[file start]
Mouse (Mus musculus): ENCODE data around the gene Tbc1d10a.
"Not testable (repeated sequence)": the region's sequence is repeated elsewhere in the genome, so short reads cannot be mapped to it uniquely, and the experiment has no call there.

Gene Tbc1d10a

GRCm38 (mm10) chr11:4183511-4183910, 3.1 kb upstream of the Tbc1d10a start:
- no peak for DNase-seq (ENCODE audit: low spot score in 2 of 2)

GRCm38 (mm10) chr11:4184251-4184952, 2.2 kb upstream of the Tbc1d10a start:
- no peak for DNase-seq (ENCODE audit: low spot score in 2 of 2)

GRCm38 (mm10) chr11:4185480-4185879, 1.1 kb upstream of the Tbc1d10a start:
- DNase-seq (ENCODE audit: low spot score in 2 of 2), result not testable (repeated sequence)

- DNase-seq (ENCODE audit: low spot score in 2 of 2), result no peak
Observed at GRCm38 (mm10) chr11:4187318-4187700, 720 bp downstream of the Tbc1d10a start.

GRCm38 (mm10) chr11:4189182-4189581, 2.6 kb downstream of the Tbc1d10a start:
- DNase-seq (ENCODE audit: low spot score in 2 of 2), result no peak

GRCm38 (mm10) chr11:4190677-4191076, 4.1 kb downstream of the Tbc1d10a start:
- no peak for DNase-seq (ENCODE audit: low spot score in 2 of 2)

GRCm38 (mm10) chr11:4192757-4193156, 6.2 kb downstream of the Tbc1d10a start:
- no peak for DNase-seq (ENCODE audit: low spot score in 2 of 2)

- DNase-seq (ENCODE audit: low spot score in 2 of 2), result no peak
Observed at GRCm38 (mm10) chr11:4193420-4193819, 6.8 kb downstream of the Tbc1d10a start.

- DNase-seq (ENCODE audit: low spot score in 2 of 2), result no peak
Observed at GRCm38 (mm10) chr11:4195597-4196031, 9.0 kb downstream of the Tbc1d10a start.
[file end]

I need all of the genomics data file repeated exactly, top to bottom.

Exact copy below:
Mouse (Mus musculus): ENCODE data around the gene Tbc1d10a.
"Not testable (repeated sequence)": the region's sequence is repeated elsewhere in the genome, so short reads cannot be mapped to it uniquely, and the experiment has no call there.

Gene Tbc1d10a

GRCm38 (mm10) chr11:4183511-4183910, 3.1 kb upstream of the Tbc1d10a start:
- no peak for DNase-seq (ENCODE audit: low spot score in 2 of 2)

GRCm38 (mm10) chr11:4184251-4184952, 2.2 kb upstream of the Tbc1d10a start:
- no peak for DNase-seq (ENCODE audit: low spot score in 2 of 2)

GRCm38 (mm10) chr11:4185480-4185879, 1.1 kb upstream of the Tbc1d10a start:
- DNase-seq (ENCODE audit: low spot score in 2 of 2), result not testable (repeated sequence)

- DNase-seq (ENCODE audit: low spot score in 2 of 2), result no peak
Observed at GRCm38 (mm10) chr11:4187318-4187700, 720 bp downstream of the Tbc1d10a start.

GRCm38 (mm10) chr11:4189182-4189581, 2.6 kb downstream of the Tbc1d10a start:
- DNase-seq (ENCODE audit: low spot score in 2 of 2), result no peak

GRCm38 (mm10) chr11:4190677-4191076, 4.1 kb downstream of the Tbc1d10a start:
- no peak for DNase-seq (ENCODE audit: low spot score in 2 of 2)

GRCm38 (mm10) chr11:4192757-4193156, 6.2 kb downstream of the Tbc1d10a start:
- no peak for DNase-seq (ENCODE audit: low spot score in 2 of 2)

- DNase-seq (ENCODE audit: low spot score in 2 of 2), result no peak
Observed at GRCm38 (mm10) chr11:4193420-4193819, 6.8 kb downstream of the Tbc1d10a start.

- DNase-seq (ENCODE audit: low spot score in 2 of 2), result no peak
Observed at GRCm38 (mm10) chr11:4195597-4196031, 9.0 kb downstream of the Tbc1d10a start.